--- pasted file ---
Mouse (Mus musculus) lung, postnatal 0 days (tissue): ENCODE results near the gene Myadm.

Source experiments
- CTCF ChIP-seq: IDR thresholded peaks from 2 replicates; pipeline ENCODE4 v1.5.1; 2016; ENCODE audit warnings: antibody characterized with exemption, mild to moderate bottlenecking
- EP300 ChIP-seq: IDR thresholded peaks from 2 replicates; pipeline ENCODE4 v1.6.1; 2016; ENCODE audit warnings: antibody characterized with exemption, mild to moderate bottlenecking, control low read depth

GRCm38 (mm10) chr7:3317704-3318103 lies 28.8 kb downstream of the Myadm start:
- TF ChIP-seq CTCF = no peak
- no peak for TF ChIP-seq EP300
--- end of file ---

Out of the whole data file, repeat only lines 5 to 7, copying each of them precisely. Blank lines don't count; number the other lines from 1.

GRCm38 (mm10) chr7:3317704-3318103 lies 28.8 kb downstream of the Myadm start:
- TF ChIP-seq CTCF = no peak
- no peak for TF ChIP-seq EP300